When the hydrogenated starch hydrolysate syrups that are presently on the market (e.g., HYSTAR 3375 from Lonza and RA 1000 from Roquette) are used to produce hard boiled candies or sweets, the candies or sweets are relatively unstable at high storage temperatures and/or high water contents, which can result in a sticky candy or sweet as explained above. Accordingly, the present invention satisfies a long-felt need by providing a new hydrogenated starch hydrolysate which can be used to prepare hard boiled candies that are stable at high temperatures and high water contents and absorb little moisture in humid conditions. The various kinds of hydrogenated mono-, di-, oligo- and poly-saccharides are characterized by the degree of polymerization (“DP”) after hydrogenation. Hydrogenated monosaccharides have a DP=1. Hydrogenated dissaccharides have a DP=2. Hydrogenated tri-, quat-, penta-, hexa-, hepta-, octa-, nona-, and deca-saccharides have DPs of 3, 4, 5, 6, 7, 8, 9 and 10, respectively. Hydrogenated undeca- and greater saccharides have DPs of 11 or greater. The DP may be determined by routine HPLC analysis.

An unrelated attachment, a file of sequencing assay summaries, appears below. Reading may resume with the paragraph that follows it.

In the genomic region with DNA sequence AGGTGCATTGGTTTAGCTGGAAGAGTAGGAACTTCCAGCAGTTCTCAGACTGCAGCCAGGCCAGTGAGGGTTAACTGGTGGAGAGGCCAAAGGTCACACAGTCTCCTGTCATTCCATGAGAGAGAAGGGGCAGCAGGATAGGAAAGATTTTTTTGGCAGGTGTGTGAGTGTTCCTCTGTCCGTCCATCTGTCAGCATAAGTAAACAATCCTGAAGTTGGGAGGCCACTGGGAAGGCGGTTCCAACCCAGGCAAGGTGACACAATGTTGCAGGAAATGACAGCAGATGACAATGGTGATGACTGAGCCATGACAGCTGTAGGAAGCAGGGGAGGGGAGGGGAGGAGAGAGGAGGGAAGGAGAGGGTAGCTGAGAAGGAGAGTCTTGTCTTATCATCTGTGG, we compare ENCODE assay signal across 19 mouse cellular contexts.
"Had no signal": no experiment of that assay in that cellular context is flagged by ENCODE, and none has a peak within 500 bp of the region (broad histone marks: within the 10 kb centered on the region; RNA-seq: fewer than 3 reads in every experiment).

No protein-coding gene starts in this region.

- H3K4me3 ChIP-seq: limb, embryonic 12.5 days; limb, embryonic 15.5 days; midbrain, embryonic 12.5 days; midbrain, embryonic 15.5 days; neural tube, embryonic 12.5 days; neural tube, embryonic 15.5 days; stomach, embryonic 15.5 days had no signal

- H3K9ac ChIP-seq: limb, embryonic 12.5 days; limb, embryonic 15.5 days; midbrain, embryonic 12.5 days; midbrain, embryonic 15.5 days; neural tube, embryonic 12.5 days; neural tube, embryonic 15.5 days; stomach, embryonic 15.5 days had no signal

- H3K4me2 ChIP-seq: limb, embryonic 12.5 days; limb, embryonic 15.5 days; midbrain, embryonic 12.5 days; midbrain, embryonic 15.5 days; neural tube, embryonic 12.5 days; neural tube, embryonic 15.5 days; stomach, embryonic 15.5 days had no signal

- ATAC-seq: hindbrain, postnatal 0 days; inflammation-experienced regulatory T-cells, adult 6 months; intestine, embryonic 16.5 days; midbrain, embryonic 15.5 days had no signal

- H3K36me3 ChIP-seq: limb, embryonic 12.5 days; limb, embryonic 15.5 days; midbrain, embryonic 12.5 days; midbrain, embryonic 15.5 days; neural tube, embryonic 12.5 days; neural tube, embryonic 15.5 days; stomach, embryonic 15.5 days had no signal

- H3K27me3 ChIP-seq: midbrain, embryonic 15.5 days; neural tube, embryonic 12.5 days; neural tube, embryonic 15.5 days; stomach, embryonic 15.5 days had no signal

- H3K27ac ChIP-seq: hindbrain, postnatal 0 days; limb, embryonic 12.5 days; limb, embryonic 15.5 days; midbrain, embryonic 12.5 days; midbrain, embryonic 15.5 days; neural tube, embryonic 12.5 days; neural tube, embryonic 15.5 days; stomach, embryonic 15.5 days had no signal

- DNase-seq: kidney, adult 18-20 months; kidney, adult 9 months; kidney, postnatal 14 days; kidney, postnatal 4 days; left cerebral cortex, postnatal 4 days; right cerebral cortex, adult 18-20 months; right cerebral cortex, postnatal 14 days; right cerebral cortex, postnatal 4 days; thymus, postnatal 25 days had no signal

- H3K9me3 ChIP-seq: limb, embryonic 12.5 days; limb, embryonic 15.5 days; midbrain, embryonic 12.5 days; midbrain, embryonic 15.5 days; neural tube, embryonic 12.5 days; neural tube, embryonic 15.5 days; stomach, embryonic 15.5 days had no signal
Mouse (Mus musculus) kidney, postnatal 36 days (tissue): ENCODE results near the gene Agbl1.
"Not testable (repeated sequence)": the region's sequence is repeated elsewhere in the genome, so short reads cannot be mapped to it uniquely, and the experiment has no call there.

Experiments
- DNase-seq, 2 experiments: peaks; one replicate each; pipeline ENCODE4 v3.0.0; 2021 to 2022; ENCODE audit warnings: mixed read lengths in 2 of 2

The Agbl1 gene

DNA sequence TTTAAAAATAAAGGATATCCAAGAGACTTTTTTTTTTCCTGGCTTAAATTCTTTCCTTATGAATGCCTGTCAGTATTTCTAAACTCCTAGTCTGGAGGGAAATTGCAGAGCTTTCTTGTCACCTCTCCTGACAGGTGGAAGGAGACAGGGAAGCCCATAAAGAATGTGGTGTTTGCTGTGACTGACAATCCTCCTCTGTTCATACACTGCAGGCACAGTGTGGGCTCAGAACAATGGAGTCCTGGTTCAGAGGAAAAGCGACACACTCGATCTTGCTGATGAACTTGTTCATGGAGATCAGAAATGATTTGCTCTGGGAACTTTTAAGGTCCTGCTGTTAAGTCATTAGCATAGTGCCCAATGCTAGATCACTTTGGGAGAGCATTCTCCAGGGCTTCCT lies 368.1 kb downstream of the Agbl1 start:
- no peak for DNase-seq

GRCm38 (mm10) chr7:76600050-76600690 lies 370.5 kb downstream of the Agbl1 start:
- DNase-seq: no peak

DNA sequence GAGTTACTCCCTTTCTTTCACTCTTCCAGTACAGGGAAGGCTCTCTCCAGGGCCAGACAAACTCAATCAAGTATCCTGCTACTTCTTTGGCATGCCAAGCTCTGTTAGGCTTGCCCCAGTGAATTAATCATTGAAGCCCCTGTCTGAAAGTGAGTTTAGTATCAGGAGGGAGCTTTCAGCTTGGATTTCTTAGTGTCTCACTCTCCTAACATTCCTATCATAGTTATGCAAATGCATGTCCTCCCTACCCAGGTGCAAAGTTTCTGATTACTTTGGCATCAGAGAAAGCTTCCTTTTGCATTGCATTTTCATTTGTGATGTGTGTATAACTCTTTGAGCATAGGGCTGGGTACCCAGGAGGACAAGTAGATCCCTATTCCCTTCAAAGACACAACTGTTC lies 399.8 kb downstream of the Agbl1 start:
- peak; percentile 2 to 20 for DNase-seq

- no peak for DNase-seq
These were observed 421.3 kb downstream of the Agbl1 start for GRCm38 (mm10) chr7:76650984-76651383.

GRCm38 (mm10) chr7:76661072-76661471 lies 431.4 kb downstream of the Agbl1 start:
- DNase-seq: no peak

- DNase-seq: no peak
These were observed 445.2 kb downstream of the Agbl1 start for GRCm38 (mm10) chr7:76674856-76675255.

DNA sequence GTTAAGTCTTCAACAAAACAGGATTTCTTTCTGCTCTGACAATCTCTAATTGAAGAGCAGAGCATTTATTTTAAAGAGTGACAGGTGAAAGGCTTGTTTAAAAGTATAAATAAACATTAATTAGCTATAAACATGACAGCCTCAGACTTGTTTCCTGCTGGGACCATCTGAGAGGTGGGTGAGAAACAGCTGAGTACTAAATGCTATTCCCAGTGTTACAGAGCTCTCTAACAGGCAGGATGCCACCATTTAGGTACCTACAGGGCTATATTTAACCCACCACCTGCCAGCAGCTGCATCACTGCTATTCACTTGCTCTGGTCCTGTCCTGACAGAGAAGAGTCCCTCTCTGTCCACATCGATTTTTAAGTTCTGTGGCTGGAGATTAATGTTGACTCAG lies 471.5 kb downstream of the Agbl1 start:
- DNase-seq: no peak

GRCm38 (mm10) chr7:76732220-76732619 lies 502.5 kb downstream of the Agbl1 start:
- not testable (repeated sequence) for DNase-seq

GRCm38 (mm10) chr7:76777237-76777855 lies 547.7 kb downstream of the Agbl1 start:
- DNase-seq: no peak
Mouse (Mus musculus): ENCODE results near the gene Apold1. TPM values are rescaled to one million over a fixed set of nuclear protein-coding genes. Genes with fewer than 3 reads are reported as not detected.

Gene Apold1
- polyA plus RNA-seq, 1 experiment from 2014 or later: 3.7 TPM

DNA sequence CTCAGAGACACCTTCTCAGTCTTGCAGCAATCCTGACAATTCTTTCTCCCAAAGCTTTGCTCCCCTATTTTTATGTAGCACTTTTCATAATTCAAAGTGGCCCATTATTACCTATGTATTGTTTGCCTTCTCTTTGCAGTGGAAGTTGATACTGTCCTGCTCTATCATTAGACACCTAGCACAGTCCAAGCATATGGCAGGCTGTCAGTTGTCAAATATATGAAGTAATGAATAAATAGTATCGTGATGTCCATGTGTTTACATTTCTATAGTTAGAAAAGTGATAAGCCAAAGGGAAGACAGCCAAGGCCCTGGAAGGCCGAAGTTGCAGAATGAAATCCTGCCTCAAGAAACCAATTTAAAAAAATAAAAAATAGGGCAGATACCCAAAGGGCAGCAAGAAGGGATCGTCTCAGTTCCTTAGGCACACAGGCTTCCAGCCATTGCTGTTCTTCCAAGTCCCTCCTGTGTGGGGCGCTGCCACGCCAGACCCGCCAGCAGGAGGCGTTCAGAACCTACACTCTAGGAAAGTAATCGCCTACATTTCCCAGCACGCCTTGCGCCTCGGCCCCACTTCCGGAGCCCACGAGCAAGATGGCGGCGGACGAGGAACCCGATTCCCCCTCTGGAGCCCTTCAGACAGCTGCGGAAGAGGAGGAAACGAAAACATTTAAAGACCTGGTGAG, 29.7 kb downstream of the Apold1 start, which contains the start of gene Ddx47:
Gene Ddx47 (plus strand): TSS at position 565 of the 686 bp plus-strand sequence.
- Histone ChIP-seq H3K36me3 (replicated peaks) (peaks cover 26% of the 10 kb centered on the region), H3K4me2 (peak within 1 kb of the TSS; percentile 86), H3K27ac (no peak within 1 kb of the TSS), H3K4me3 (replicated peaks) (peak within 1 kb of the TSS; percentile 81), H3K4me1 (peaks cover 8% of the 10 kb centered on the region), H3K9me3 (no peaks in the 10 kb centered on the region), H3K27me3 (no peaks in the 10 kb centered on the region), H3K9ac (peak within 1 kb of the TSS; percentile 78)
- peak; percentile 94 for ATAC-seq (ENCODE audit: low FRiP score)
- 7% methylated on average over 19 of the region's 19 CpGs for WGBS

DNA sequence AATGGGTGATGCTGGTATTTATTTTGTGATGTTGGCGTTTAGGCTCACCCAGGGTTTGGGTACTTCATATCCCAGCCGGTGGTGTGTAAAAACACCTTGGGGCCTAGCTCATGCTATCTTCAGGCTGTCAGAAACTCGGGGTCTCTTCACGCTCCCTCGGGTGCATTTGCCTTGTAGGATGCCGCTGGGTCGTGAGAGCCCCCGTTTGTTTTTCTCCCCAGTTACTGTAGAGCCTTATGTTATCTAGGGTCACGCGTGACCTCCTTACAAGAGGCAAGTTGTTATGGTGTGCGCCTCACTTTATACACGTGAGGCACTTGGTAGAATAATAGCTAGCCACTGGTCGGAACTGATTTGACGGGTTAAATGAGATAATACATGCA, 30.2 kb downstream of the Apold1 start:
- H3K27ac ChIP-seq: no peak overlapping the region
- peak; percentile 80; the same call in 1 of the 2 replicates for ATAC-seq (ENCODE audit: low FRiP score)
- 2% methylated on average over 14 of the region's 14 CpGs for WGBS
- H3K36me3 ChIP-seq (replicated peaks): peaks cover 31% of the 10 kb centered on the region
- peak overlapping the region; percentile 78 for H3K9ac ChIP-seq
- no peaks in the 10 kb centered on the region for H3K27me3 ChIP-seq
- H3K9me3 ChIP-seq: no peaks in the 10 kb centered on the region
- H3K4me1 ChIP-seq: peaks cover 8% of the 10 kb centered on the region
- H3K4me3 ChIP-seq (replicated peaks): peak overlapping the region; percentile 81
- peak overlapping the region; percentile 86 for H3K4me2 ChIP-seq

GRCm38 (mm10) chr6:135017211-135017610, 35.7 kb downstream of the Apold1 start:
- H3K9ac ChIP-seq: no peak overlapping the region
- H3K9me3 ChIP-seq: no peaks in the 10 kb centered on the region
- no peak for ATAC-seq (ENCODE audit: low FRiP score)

Accordingly, it is an object of the present invention to provide a stable hydrogenated starch hydrolysate, which is generally in syrup form (i.e., an aqueous solution) but can be in the form of a dry powder (e.g., by spray drying the syrup).
It is a further object of the present invention to provide a hydrogenated starch hydrolysate syrup which can be used to prepare hard boiled candies that are stable at high temperatures and high water contents.
It is still another object of the present invention to provide a stable hydrogenated starch hydrolysate which can be used to prepare hard boiled candies that absorb little water under humid conditions.
It is yet a further object of the present invention to provide a stable hydrogenated starch hydrolysate syrup which can be used to make confectionary products, especially sugarless hard boiled sweets or candies.